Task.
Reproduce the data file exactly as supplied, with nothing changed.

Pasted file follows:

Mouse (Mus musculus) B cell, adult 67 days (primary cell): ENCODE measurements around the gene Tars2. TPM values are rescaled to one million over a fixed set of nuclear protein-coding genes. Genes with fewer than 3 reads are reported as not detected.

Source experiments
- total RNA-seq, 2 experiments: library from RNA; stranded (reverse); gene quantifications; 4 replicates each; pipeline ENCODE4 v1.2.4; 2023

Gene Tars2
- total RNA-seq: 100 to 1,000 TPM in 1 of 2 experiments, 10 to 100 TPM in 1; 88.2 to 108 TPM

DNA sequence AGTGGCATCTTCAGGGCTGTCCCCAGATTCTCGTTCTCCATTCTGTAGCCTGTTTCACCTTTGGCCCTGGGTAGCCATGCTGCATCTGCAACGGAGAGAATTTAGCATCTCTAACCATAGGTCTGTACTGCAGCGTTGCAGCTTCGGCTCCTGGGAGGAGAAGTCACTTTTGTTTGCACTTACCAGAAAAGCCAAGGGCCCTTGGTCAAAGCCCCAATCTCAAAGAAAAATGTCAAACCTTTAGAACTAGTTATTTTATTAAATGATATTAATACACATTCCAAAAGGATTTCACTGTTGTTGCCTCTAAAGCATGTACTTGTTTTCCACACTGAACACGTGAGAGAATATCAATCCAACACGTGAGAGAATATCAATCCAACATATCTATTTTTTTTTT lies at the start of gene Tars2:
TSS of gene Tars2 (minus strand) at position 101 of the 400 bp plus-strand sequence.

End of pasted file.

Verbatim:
Mouse (Mus musculus) B cell, adult 67 days (primary cell): ENCODE measurements around the gene Tars2. TPM values are rescaled to one million over a fixed set of nuclear protein-coding genes. Genes with fewer than 3 reads are reported as not detected.

Source experiments
- total RNA-seq, 2 experiments: library from RNA; stranded (reverse); gene quantifications; 4 replicates each; pipeline ENCODE4 v1.2.4; 2023

Gene Tars2
- total RNA-seq: 100 to 1,000 TPM in 1 of 2 experiments, 10 to 100 TPM in 1; 88.2 to 108 TPM

DNA sequence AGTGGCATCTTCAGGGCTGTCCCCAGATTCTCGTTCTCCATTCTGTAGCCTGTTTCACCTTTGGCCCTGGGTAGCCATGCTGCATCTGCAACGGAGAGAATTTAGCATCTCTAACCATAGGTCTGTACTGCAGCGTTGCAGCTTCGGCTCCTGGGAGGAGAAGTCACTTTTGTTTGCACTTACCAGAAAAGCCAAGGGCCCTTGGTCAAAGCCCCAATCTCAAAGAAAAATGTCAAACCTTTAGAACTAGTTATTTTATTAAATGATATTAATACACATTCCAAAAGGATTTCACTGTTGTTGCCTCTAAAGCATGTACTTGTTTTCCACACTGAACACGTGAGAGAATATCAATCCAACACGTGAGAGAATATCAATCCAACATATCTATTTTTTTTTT lies at the start of gene Tars2:
TSS of gene Tars2 (minus strand) at position 101 of the 400 bp plus-strand sequence.